Kuroo wakes up handcuffed to a bed to find he has been abducted by a slick, shady guy named Tachiiri. Kuroo is revealed to be among a group of captives (which also includes Yabu), all of whom are in debt to Tachiiri. Kuroo’s own debt totals several million yen. However, it’s not money that their creepy collector wants…but a human heart.
The results of the medical examinations come back, with Kuroo and another man named Raymond being marked as potential donors for this mysterious heart transplant. Kuroo questions who will perform the operation, as a successful live-donor heart transplant has yet to occur, with patients dying within months or even days. Tachiiri has lined up a mysterious black-market doctor named Joker. Meanwhile, Kuroo confronts the man who will receive the heart, Tamezou, and accuses him of “using money to purchase life”. In retaliation, Tamezou chooses Kuroo to be his heart donor.
However, the doctor “Joker” ultimately refuses to come, as he is still in hiding. Desperate to escape punishment by Tamezou’s assistants, Tachiiri arranges for Kuroo to perform the surgery instead, with Raymond as the donor. Raymond, an illegal immigrant with a dying daughter, is happy to sacrifice his heart, and Kuroo agrees to the deal. Internally, he muses that a heart transplant is similar to an act of God, and that he truly desires to perform one.
A desperate Yabu insists that Kuroo not perform the surgery, calling it murder. Amidst vague, scattered flashbacks, Kuroo insists that Raymond is willingly giving up his life and that he must perform the surgery for his sake as well. Yabu retaliates with stories of his own past as a war medic and states his own creed: that nobody truly wants to die, and they give up life only when they have no other option. Before Kuroo can make a decision, Raymond goes into cardiac arrest and dies. Following this, the operation is performed successfully….
…or so it seems. Actually, it was Tamezou who went into cardiac arrest, and Kuroo performed cosmetic surgery to alter Raymond’s appearance to look like Tamezou. With access to Tamezou’s money, Raymond can now save his daughter’s life. Kuroo sincerely thanks Yabu for helping him resist the temptation to perform a heart transplant, acknowledging that it would have made him a murderer.
I had a lot of mixed feelings about the episode, but my final reaction is a very positive one. Instead of focusing on a medical procedure like episode 1, episode 2 instead featured our protagonist facing a moral dilemma – whether he would perform a live donor heart transplant, which would label him both a medical genius and a murderer.
First, let’s start with the parts of the episode I didn’t like so much. It was never explained where this episode takes place in the timeline – is it before episode 1? After? How much later? We also didn’t get a lot of explanation as to who Tachiiri was and why Kuroo was in debt to him, though that might be something that gets touched on later. Another infuriatingly vague part of the episode was Tamezou, the wealthy old man seeking a heart donor. He was referred to as the leader of a “cult” or “sect” and had creepy near-identical follower/assistant people, but nothing about that was EVER explained. It just seemed like unnecessary and cluttering up the episode, and given how the episode ended, doesn’t seem like it will be brought up again.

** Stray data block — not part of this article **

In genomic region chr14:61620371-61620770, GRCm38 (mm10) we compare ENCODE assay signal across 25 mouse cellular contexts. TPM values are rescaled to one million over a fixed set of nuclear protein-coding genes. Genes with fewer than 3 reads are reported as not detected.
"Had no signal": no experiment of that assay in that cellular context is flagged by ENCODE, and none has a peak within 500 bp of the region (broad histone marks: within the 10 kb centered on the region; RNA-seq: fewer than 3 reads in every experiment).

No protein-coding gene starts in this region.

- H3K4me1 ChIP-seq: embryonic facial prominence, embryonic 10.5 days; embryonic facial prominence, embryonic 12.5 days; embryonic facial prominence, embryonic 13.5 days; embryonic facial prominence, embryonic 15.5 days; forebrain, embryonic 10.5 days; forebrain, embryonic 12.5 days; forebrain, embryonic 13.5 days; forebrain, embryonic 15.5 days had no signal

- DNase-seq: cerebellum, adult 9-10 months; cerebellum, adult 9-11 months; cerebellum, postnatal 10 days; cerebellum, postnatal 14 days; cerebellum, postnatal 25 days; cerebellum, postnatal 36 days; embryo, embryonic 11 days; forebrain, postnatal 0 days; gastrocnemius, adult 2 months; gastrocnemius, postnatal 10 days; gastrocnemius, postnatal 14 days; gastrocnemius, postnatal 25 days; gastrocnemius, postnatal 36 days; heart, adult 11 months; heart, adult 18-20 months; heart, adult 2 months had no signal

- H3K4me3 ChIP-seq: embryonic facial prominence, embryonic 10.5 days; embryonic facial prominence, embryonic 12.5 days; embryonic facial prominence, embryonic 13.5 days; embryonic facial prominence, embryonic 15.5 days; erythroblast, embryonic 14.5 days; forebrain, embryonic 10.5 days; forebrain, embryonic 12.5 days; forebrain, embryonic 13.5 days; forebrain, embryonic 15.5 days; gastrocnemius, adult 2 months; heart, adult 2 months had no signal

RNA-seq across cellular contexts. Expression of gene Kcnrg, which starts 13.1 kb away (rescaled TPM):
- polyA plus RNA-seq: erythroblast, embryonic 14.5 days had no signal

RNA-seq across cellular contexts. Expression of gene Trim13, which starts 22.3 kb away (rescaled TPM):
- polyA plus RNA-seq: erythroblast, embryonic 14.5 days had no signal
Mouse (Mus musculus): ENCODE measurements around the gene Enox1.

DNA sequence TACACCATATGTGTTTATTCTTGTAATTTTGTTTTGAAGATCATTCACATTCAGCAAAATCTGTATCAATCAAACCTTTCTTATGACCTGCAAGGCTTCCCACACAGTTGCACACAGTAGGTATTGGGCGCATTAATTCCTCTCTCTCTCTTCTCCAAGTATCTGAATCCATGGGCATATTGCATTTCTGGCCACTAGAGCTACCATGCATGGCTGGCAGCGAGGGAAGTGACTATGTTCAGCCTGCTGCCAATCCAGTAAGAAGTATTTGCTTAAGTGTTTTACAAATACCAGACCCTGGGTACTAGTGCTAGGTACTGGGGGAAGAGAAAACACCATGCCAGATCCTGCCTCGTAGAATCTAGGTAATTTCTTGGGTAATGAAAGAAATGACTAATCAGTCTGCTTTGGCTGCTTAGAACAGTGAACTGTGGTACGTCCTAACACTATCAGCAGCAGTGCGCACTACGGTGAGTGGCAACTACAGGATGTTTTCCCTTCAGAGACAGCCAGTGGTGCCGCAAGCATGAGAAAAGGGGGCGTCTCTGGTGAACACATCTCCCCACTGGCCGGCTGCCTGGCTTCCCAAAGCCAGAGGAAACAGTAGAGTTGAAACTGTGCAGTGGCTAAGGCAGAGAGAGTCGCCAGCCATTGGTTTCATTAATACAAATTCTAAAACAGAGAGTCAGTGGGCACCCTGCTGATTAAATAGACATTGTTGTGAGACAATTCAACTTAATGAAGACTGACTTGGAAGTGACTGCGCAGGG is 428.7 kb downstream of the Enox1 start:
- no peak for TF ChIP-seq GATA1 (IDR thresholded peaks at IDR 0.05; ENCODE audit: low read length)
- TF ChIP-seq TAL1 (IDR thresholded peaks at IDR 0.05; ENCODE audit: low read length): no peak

However, this episode also did so many things right. It tricked me several times into thinking it was going to take the easy way out, but it never did. At first it seemed that Episode 2 would repeat Episode 1’s formula of “medical procedure with a strict time limit” but then it focused on the moral question instead. Said scenes of Kuroo questioning whether he could perform the transplant were beautifully rendered. Whereas in Episode 1, Kuroo performing surgery was represented by silver wires, seeming graceful and artistic, Episode 2 used thorny vines squeezing Kuroo’s body. It was a great way to represent the dangers and deep questions associated with medicine, in contrast to “medicine as life-saving” shown in Episode 1. Though the “God” figure Kuroo imagined when he compared heart transplants to acts of God was a bit strange looking (being a large black dog-like creature), I liked how it was portrayed as inhuman and spooky, creating a comparison with how other characters see Kuroo himself.
The second point when I was prepared to be disappointed with this episode was when it seemed that Raymond had died and that the operation had happened successfully. This would have been such a cheap way to resolve Kuroo’s quandary, and would have possibly turned me off further episodes of this series. However, instead there was a brilliant twist ending which utterly surprised me. Best of all, it did feature Kuroo making a definitive decision not to go through with the transplant, forsaking the hefty fee he would have received and saving the kind Raymond over the greedy Tamezou.
While this episode had a few flaws, its strong points definitely outweighed the weak. I love Young Black Jack’s continued willingness to be raw and ugly, both visually (the shirtless prisoners in this episode were far from attractive, and included many body types that are rarely shown unclothed in anime) and in terms of subject matter (again, Kuroo’s internal debate about the heart transplant was just stunning). Not to mention we got some backstory for Yabu, with hopefully some to come for Kuroo in later episodes. I eagerly await what Episode 3 will bring me, and hope for more exciting surprises.
This strong second showing earns Young Black Jack Episode 2 this many Dios:
Sorry Raymond, you still look creepy even with the cherry blossoms